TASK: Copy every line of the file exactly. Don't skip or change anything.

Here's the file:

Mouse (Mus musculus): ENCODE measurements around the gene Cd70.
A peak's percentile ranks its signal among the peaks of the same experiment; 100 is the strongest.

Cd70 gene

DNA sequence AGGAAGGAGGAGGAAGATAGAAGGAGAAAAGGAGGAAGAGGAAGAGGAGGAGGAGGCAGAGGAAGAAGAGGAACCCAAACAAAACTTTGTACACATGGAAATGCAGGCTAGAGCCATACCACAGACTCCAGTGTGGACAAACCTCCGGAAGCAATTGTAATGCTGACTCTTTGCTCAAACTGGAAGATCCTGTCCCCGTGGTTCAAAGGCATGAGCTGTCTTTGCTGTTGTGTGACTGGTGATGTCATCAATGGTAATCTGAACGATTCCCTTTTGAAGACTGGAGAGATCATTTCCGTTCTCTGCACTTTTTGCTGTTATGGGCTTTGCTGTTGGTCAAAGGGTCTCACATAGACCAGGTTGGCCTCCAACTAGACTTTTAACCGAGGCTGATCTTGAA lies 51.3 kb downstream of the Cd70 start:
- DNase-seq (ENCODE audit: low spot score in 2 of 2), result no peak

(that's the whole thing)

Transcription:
Mouse (Mus musculus): ENCODE measurements around the gene Cd70.
A peak's percentile ranks its signal among the peaks of the same experiment; 100 is the strongest.

Cd70 gene

DNA sequence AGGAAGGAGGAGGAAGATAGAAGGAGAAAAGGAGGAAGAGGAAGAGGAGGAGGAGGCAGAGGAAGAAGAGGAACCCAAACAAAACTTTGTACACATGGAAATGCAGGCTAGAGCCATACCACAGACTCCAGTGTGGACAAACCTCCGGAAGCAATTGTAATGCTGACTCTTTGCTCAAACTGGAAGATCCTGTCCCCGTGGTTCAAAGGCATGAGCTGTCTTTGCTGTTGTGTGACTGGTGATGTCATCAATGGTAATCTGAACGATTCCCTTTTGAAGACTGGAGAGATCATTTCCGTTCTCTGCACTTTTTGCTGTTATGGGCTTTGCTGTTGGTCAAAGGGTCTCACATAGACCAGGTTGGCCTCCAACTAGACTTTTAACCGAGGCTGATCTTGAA lies 51.3 kb downstream of the Cd70 start:
- DNase-seq (ENCODE audit: low spot score in 2 of 2), result no peak